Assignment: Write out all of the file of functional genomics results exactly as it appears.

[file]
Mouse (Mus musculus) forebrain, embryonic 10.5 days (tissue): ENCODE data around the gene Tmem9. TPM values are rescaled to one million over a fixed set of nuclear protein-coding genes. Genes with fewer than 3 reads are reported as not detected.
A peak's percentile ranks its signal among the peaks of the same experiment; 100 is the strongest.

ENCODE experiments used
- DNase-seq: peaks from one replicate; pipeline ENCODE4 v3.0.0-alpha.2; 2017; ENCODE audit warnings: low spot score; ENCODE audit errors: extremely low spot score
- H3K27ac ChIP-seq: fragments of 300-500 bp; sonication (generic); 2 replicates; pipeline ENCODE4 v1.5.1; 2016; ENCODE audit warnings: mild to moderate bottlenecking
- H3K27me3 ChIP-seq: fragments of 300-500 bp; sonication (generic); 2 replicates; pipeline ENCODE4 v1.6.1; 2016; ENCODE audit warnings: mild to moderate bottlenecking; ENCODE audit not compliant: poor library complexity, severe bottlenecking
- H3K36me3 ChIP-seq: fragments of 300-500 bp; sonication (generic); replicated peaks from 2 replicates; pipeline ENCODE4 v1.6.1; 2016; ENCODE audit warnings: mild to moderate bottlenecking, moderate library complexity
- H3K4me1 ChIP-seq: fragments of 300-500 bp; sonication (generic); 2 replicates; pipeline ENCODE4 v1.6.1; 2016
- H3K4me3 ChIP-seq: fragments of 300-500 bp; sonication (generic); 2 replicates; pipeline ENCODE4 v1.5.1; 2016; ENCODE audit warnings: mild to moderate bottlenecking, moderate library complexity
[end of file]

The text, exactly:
Mouse (Mus musculus) forebrain, embryonic 10.5 days (tissue): ENCODE data around the gene Tmem9. TPM values are rescaled to one million over a fixed set of nuclear protein-coding genes. Genes with fewer than 3 reads are reported as not detected.
A peak's percentile ranks its signal among the peaks of the same experiment; 100 is the strongest.

ENCODE experiments used
- DNase-seq: peaks from one replicate; pipeline ENCODE4 v3.0.0-alpha.2; 2017; ENCODE audit warnings: low spot score; ENCODE audit errors: extremely low spot score
- H3K27ac ChIP-seq: fragments of 300-500 bp; sonication (generic); 2 replicates; pipeline ENCODE4 v1.5.1; 2016; ENCODE audit warnings: mild to moderate bottlenecking
- H3K27me3 ChIP-seq: fragments of 300-500 bp; sonication (generic); 2 replicates; pipeline ENCODE4 v1.6.1; 2016; ENCODE audit warnings: mild to moderate bottlenecking; ENCODE audit not compliant: poor library complexity, severe bottlenecking
- H3K36me3 ChIP-seq: fragments of 300-500 bp; sonication (generic); replicated peaks from 2 replicates; pipeline ENCODE4 v1.6.1; 2016; ENCODE audit warnings: mild to moderate bottlenecking, moderate library complexity
- H3K4me1 ChIP-seq: fragments of 300-500 bp; sonication (generic); 2 replicates; pipeline ENCODE4 v1.6.1; 2016
- H3K4me3 ChIP-seq: fragments of 300-500 bp; sonication (generic); 2 replicates; pipeline ENCODE4 v1.5.1; 2016; ENCODE audit warnings: mild to moderate bottlenecking, moderate library complexity